If you think Mount Everest is the tallest mountain on Earth, you may not be 100% right. It all comes down to perspective. To understand height, whether you’re looking at mountain ranges or in the cockpit of a plane, you have to understand that altitude and elevation are two different things.
Height: Stature and Distance
Altitude and elevation are different ways of looking at height. Height is a measure of vertical distance. We often refer to height when we talk about how tall someone is, but it can also refer to the vertical position of something, like a plane in the air.
Altitude: To the Earth’s Surface
Altitude refers to the vertical distance measured from an object to the Earth’s surface. When it comes to mountains, the altitude usually measures the mountain’s peak to its base.
Flipping the Script with Flight
In flight, altitude gets switched with the definition for elevation. Specifically, true altitude refers to the vertical distance between a plane and a mean sea level. However, aviation also has other forms of altitude, not all of which necessarily pertain to height.
Elevation: To Sea Level
Elevation measures the distance between an object and the standard mean sea level. The sea level can potentially exist above or below the base of a mountain.
Sea Level and the Geoid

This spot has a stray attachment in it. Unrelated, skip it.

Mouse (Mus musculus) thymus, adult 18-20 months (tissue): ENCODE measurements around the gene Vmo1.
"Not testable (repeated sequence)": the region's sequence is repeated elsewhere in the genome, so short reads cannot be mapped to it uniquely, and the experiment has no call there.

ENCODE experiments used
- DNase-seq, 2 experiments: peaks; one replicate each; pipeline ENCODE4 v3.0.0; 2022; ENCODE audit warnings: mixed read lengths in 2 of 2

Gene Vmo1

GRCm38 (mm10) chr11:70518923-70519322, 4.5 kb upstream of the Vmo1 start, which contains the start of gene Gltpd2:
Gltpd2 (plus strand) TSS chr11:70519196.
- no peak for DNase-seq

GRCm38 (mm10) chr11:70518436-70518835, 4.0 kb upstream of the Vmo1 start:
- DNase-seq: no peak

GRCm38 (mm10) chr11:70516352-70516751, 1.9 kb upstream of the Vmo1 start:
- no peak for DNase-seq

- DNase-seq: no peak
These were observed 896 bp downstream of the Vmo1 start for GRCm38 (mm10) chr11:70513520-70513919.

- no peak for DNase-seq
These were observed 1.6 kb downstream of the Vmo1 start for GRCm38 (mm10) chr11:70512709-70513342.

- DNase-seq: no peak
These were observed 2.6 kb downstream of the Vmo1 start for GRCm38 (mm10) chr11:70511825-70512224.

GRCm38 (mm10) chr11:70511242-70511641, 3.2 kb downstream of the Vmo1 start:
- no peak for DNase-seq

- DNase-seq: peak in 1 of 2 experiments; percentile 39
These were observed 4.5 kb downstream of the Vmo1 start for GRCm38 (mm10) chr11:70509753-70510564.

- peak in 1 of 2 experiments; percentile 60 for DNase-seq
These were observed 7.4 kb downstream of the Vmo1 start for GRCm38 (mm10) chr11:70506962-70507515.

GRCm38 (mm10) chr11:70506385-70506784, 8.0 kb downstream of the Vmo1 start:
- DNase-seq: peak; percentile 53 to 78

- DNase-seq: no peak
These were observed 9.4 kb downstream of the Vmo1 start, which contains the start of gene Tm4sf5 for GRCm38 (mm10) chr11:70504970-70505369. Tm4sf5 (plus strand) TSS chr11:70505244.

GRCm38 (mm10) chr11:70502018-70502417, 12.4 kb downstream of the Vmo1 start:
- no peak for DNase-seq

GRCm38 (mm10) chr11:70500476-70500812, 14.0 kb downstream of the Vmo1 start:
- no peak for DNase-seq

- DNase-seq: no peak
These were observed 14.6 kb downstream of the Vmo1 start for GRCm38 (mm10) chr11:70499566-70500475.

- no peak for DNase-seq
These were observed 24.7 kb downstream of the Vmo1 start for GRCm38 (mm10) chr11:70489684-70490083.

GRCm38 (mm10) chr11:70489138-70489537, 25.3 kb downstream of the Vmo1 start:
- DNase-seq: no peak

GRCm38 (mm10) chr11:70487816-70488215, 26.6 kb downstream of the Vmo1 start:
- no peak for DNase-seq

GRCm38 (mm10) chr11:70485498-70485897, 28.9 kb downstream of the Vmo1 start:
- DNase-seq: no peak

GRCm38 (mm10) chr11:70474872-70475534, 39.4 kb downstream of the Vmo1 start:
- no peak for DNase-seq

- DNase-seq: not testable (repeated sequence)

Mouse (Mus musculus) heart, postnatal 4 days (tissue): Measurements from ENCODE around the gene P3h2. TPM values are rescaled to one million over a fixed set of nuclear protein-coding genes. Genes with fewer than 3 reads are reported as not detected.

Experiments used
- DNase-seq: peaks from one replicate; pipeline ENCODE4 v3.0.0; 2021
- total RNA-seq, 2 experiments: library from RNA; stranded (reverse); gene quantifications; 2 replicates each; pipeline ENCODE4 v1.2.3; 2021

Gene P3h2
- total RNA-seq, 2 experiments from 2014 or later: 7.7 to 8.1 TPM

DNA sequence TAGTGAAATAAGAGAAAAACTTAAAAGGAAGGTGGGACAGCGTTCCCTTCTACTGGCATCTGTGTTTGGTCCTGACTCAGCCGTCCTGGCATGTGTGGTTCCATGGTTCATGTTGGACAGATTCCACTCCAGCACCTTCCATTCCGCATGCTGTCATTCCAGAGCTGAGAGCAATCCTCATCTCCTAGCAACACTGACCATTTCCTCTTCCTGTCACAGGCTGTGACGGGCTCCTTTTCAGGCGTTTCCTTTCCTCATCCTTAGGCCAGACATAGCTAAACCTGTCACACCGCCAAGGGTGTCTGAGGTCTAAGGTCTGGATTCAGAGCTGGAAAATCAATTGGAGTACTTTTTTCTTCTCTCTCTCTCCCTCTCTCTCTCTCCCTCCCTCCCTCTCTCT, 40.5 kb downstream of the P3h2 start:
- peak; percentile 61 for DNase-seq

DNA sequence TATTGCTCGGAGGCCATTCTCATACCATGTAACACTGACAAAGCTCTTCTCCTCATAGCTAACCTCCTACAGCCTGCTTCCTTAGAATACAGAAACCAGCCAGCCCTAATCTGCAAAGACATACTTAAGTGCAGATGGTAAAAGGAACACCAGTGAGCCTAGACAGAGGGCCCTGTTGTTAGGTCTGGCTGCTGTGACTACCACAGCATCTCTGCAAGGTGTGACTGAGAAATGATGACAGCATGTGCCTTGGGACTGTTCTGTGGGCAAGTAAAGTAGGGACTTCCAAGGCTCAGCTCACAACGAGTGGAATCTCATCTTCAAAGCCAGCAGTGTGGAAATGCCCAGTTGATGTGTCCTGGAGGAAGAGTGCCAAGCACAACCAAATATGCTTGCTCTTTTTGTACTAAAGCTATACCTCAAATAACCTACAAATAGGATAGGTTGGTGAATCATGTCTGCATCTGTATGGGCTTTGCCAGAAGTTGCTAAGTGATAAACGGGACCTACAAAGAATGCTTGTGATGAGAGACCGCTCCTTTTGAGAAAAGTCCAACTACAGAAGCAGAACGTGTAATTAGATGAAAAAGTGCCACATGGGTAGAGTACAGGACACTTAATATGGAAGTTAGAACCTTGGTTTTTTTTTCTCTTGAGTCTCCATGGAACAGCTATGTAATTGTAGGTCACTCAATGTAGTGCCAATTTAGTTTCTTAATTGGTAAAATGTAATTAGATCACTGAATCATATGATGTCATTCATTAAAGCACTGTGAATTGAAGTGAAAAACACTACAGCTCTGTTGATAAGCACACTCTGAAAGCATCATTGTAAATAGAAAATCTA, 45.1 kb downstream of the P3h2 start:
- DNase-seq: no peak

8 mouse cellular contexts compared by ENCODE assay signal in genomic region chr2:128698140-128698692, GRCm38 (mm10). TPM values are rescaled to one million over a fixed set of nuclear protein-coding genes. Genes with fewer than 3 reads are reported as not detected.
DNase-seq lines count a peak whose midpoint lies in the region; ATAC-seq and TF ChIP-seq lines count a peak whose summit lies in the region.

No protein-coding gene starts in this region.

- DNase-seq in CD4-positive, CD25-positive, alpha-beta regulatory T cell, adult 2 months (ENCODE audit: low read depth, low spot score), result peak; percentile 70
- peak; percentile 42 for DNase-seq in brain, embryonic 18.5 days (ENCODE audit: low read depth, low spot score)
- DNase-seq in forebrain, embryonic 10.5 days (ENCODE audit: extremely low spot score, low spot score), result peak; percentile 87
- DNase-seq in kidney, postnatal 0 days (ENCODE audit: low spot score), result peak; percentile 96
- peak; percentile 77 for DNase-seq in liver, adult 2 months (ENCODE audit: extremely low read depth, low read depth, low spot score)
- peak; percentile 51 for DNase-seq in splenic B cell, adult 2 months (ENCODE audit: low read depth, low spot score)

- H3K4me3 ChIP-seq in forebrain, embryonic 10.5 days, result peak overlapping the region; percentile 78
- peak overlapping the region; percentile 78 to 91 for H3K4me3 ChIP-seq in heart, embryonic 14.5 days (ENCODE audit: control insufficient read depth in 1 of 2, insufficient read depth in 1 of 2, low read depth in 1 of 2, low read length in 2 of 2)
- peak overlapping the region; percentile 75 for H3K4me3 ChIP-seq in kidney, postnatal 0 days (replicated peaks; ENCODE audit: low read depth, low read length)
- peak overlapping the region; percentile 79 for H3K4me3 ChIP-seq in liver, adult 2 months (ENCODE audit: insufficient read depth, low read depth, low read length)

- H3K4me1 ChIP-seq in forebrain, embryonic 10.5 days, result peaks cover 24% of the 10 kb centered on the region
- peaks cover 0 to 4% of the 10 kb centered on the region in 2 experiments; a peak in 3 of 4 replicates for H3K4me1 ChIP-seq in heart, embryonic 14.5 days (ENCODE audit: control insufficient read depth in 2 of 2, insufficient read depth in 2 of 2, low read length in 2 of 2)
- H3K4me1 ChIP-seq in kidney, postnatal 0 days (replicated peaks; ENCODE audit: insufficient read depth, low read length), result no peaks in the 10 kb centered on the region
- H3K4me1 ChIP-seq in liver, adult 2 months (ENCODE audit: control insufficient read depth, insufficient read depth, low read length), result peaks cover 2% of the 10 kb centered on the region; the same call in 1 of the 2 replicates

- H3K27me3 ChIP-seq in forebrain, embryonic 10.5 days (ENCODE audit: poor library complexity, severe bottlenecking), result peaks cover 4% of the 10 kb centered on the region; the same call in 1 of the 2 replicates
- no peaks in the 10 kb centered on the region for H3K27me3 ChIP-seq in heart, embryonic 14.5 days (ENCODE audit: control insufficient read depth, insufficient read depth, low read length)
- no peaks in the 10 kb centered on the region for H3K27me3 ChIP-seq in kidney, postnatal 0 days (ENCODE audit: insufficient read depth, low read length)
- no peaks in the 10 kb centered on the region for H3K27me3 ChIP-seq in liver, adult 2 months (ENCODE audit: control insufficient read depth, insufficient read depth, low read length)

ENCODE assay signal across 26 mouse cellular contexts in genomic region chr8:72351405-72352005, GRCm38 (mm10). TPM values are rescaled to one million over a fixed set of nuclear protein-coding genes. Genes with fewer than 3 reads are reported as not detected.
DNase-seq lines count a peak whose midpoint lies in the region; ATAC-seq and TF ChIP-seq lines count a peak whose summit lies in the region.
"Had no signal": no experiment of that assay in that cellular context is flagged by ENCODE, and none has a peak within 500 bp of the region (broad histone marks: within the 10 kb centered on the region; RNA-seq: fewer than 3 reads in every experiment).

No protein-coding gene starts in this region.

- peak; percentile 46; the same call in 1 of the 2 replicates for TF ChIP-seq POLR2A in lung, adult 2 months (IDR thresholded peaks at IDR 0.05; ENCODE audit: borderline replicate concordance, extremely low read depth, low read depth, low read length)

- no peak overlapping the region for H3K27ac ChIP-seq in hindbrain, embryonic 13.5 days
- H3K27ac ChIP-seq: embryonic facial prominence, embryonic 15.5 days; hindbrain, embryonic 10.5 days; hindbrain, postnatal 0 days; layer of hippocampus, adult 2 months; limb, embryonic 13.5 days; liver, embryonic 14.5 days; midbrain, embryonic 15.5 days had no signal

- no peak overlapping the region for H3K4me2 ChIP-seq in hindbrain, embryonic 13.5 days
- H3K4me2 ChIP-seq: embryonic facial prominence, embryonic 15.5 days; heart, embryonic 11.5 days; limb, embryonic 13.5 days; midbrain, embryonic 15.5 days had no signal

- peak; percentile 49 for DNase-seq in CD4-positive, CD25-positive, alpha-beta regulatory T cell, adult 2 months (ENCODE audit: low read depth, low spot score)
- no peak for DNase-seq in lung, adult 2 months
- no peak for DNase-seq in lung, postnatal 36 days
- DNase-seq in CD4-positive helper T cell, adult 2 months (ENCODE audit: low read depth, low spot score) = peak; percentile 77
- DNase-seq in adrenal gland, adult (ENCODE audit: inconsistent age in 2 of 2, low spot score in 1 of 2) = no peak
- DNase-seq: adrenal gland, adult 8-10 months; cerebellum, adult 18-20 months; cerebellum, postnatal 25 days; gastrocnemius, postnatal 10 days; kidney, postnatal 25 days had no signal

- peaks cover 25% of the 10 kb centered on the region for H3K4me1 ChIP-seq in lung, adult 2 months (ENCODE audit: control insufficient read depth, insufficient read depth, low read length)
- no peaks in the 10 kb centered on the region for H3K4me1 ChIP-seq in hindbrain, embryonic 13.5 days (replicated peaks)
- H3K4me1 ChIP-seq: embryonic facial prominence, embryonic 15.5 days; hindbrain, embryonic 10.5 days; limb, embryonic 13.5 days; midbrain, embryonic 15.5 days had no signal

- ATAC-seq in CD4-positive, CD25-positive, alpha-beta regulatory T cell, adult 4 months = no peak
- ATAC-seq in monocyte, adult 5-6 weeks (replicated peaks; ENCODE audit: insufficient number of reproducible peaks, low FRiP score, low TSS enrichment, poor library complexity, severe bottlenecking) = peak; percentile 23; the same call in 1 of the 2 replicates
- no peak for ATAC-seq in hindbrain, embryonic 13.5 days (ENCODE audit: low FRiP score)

The sea level is constantly fluctuating and can vary at different points of the world. This is why experts have had to calculate a standard mean sea level, which is the average height of the entire ocean surface.
The National Oceanic and Atmospheric Administration has created a model of the Earth that factors in the mean sea level. This model is known as the geoid.
Tall Mountains Based on Altitude and Elevation
Going just by elevation, Everest is indeed the tallest mountain on Earth. The most recent measurement has it at 29,031.69 feet above mean sea level.
Mauna Kea, an inactive volcano in Hawaii, has a peak that is just 13,802 feet above sea level. However, much of Mauna Kea is hidden below sea level. From base to peak, Mauna Kea measures 33,497 feet, making it the tallest mountain by altitude.
From Such Great Heights
Most people, even geography experts, mix up altitude and elevation, and the different forms of altitude in flight only make this even more confusing. Genuinely, if you say either in everyday conversation, most people will know you’re talking about an object’s height, but if you’re talking about flight, stick with altitude.